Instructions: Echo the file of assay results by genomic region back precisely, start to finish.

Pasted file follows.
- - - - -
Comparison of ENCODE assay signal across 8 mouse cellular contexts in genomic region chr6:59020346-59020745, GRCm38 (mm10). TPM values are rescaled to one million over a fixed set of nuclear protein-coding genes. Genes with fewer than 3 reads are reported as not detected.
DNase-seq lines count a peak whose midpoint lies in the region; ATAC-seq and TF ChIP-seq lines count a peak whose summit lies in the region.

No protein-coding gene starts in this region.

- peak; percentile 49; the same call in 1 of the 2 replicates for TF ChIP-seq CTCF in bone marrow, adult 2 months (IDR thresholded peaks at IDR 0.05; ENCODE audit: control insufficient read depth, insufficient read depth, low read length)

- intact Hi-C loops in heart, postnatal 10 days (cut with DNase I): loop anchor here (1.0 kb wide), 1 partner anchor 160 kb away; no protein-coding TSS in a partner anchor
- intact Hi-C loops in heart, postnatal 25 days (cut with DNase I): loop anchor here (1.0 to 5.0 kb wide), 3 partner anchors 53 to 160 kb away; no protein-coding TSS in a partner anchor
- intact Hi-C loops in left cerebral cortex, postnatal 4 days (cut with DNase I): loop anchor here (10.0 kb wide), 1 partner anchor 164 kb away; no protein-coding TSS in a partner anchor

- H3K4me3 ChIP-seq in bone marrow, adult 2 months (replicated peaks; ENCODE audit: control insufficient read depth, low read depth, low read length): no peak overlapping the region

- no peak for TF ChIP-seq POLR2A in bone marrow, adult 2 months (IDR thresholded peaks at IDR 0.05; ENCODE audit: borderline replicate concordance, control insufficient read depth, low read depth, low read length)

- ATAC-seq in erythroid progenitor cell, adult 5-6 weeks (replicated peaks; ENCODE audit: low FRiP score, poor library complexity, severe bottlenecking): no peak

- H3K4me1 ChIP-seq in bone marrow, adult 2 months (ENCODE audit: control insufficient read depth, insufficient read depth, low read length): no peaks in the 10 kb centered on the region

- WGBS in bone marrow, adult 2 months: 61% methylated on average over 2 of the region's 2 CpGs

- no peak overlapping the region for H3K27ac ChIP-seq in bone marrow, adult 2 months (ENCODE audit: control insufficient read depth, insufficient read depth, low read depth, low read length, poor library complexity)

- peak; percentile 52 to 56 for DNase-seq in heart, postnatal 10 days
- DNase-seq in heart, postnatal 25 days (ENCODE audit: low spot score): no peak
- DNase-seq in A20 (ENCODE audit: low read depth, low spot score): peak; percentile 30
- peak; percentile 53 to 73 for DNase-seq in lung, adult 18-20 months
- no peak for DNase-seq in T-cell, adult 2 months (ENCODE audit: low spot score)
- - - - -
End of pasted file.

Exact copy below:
Comparison of ENCODE assay signal across 8 mouse cellular contexts in genomic region chr6:59020346-59020745, GRCm38 (mm10). TPM values are rescaled to one million over a fixed set of nuclear protein-coding genes. Genes with fewer than 3 reads are reported as not detected.
DNase-seq lines count a peak whose midpoint lies in the region; ATAC-seq and TF ChIP-seq lines count a peak whose summit lies in the region.

No protein-coding gene starts in this region.

- peak; percentile 49; the same call in 1 of the 2 replicates for TF ChIP-seq CTCF in bone marrow, adult 2 months (IDR thresholded peaks at IDR 0.05; ENCODE audit: control insufficient read depth, insufficient read depth, low read length)

- intact Hi-C loops in heart, postnatal 10 days (cut with DNase I): loop anchor here (1.0 kb wide), 1 partner anchor 160 kb away; no protein-coding TSS in a partner anchor
- intact Hi-C loops in heart, postnatal 25 days (cut with DNase I): loop anchor here (1.0 to 5.0 kb wide), 3 partner anchors 53 to 160 kb away; no protein-coding TSS in a partner anchor
- intact Hi-C loops in left cerebral cortex, postnatal 4 days (cut with DNase I): loop anchor here (10.0 kb wide), 1 partner anchor 164 kb away; no protein-coding TSS in a partner anchor

- H3K4me3 ChIP-seq in bone marrow, adult 2 months (replicated peaks; ENCODE audit: control insufficient read depth, low read depth, low read length): no peak overlapping the region

- no peak for TF ChIP-seq POLR2A in bone marrow, adult 2 months (IDR thresholded peaks at IDR 0.05; ENCODE audit: borderline replicate concordance, control insufficient read depth, low read depth, low read length)

- ATAC-seq in erythroid progenitor cell, adult 5-6 weeks (replicated peaks; ENCODE audit: low FRiP score, poor library complexity, severe bottlenecking): no peak

- H3K4me1 ChIP-seq in bone marrow, adult 2 months (ENCODE audit: control insufficient read depth, insufficient read depth, low read length): no peaks in the 10 kb centered on the region

- WGBS in bone marrow, adult 2 months: 61% methylated on average over 2 of the region's 2 CpGs

- no peak overlapping the region for H3K27ac ChIP-seq in bone marrow, adult 2 months (ENCODE audit: control insufficient read depth, insufficient read depth, low read depth, low read length, poor library complexity)

- peak; percentile 52 to 56 for DNase-seq in heart, postnatal 10 days
- DNase-seq in heart, postnatal 25 days (ENCODE audit: low spot score): no peak
- DNase-seq in A20 (ENCODE audit: low read depth, low spot score): peak; percentile 30
- peak; percentile 53 to 73 for DNase-seq in lung, adult 18-20 months
- no peak for DNase-seq in T-cell, adult 2 months (ENCODE audit: low spot score)